Pediatricians Judith S. Palfrey, M.D., and Sean Palfrey, M.D. express their concerns in this week’s New England Journal of Medicine:

Prevention is the core of pediatric work. We aim to protect children from all things that can harm them. Injuries are the biggest threat to U.S. children over 1 year of age. In 2010, gun-related injuries accounted for 6570 deaths of children and young people (1 to 24 years of age). That amounts to 7 deaths per day. Gun injuries cause twice as many deaths as cancer, 5 times as many as heart disease, and 15 times as many as infections.

They call the nation to action:

It is time to act for these families and for those who continue to lose children to gun violence. Newtown concentrated the horror in one place for one hour, but the same outrage occurs daily in U.S. cities, suburbs, and rural areas.

As a nation, we have it in our power to protect our children from gun injuries, as other countries have done. Doctors, teachers, city and state officials, gun owners, families, and young people must come together with a creative and meaningful commitment to improving our society.

Garen J. Wintemute, M.D., M.P.H. isn’t looking for a band-aid, either:

We pore over the details, searching for the clues that will bring order to chaos and help us predict and prevent the next one. But these catastrophes are all different. We have found to our dismay that prediction is somewhere between difficult and impossible. Tailored interventions, designed for specific circumstances, will have little effect. We need to take a broader approach.

Dr. Wintemute suggests specific interventions, including strengthening existing gun laws, and concludes:

This time, the circumstances are different. The outcome will be different only if we make it so. The interventions proposed here will not end firearm violence in the United States, but they will reduce it, and that’s a goal worth fighting for. If Sandy Hook, Aurora, and the others are what it takes for us finally to confront this challenge, they will still be terrible beyond description. We will still share responsibility for them. But it will be of some comfort to know that all those students, educators, moviegoers, and temple-goers did not die in vain.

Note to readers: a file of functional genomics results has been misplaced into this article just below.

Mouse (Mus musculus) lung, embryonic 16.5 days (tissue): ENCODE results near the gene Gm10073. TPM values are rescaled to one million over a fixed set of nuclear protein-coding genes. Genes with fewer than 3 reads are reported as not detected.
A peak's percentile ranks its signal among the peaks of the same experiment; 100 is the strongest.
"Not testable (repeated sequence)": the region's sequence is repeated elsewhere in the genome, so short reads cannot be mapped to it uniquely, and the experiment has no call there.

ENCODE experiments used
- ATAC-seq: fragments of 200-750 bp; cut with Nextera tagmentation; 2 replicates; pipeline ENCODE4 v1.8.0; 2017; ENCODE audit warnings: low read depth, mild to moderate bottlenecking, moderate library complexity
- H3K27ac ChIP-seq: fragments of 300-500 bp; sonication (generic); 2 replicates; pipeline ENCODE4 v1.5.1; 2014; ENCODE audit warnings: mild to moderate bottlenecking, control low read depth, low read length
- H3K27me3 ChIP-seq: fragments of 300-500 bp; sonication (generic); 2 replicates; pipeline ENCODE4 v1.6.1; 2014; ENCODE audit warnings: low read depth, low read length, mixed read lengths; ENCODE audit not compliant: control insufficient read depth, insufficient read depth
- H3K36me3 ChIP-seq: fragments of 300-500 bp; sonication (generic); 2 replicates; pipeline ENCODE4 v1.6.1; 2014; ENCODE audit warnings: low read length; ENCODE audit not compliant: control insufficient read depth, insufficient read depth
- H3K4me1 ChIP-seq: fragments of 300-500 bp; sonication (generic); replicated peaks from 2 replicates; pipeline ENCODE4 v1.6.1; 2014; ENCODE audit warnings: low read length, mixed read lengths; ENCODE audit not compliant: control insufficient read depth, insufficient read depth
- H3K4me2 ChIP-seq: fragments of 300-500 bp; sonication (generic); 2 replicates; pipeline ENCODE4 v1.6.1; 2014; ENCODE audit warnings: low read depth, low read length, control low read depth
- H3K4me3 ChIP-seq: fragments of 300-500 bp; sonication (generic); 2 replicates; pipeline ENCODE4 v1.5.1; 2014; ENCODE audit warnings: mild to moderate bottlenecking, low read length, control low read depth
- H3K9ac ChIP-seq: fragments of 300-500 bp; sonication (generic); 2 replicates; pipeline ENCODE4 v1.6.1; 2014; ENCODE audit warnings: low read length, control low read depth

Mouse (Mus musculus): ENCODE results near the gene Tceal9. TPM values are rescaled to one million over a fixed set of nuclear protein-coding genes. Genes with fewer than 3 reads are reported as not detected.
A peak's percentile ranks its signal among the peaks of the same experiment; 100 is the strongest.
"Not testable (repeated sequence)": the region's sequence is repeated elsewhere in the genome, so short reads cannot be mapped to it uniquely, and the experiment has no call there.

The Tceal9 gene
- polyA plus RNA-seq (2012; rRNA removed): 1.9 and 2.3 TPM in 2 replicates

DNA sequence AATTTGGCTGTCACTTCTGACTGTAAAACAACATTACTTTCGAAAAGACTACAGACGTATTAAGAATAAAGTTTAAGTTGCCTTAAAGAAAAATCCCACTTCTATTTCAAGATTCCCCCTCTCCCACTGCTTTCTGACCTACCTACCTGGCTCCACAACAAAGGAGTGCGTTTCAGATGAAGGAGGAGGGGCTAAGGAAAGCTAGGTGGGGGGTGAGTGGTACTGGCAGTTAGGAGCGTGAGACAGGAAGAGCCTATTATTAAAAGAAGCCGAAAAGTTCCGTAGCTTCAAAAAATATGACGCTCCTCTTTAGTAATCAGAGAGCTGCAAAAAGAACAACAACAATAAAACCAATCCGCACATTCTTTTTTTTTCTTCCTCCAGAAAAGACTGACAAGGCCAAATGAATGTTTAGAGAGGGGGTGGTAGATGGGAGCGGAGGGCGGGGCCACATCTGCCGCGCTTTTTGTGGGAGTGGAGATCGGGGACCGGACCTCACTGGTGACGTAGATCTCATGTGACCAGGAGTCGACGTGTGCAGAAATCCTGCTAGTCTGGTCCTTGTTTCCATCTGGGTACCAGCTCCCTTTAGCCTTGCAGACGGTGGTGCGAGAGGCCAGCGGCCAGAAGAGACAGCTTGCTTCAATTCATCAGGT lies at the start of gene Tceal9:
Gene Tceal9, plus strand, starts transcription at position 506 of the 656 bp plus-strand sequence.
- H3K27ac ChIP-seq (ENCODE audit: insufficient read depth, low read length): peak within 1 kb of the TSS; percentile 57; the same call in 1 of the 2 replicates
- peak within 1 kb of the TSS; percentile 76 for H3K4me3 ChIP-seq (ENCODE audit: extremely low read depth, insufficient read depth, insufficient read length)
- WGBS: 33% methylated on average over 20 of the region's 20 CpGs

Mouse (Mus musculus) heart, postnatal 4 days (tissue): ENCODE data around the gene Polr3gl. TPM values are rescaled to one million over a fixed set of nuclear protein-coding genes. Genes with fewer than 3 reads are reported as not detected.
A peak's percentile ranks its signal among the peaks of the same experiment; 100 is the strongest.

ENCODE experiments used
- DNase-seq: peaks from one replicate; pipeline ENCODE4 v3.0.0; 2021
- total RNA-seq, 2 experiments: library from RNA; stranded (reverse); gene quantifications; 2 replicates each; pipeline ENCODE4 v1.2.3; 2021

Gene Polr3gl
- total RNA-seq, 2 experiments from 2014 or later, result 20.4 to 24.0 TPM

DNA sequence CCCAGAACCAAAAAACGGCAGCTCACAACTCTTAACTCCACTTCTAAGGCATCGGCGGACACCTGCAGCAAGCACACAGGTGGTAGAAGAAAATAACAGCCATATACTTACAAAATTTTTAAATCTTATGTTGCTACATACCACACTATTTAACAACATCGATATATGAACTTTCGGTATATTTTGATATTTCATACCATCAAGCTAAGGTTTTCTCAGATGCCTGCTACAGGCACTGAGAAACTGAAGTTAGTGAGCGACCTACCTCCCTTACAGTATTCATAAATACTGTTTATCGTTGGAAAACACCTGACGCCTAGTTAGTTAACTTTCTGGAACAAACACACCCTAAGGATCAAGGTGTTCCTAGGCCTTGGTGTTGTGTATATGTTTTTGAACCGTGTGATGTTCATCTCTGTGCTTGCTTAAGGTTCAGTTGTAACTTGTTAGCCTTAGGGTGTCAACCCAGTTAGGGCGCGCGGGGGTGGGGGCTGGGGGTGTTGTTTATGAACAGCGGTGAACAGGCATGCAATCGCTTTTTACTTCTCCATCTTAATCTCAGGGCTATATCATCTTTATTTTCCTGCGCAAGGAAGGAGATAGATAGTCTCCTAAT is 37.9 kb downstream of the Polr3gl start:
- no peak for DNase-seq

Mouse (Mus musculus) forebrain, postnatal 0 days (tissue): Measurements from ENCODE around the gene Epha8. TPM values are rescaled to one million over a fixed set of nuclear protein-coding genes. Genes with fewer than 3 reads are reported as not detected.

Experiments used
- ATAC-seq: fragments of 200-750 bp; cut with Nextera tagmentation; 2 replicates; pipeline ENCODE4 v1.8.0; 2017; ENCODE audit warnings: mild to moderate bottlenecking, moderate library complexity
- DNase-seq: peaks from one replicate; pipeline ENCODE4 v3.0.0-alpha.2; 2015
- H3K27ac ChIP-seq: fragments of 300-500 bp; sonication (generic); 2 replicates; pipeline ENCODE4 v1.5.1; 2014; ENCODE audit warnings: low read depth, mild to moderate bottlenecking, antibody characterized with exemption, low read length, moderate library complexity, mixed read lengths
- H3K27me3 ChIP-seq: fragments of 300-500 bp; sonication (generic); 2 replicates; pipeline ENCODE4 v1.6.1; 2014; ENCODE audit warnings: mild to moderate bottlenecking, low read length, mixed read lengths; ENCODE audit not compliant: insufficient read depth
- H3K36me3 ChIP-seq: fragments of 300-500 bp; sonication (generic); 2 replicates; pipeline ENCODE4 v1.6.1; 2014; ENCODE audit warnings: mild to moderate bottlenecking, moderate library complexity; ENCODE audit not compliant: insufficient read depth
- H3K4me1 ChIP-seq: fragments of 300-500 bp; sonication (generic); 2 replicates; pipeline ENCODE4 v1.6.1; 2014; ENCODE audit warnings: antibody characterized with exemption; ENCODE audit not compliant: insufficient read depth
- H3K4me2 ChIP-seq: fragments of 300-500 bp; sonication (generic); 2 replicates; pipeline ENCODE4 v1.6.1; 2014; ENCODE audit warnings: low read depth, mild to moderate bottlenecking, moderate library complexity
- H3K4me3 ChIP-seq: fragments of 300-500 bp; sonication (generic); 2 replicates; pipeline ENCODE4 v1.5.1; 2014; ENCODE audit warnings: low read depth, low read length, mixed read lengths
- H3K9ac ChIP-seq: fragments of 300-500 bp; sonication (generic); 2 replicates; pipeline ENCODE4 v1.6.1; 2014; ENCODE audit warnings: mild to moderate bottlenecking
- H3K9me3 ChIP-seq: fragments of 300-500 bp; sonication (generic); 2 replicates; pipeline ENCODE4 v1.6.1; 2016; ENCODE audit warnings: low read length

John T. Walkup, M.D., and David H. Rubin, M.D. address the mental health problems:

An important dimension that has been less discussed is the question of social withdrawal and isolation, within and beyond the confines of mental illness. For the withdrawn and isolated and the angry and alienated, there are deep-seated barriers to care, and there may exist a small subgroup that is uniquely vulnerable to the seductive power of violence in our culture.

Drs. Walkup and Rubin don’t let the media off the hook:

What is missing from most related discussions is a focus on the seductive, powerful subculture that celebrates and advocates violent and antisocial behavior. Most people are not interested in and do not engage with this subculture, and most who do so are not seduced into action by antisocial themes and violence in films, video games, written materials, or interest groups. However, a very small minority of angry and alienated mentally ill persons may gain a sense of belonging and support from this subculture and may be particularly vulnerable to being seduced into action.

Read all three articles in the New England Journal of Medicine here.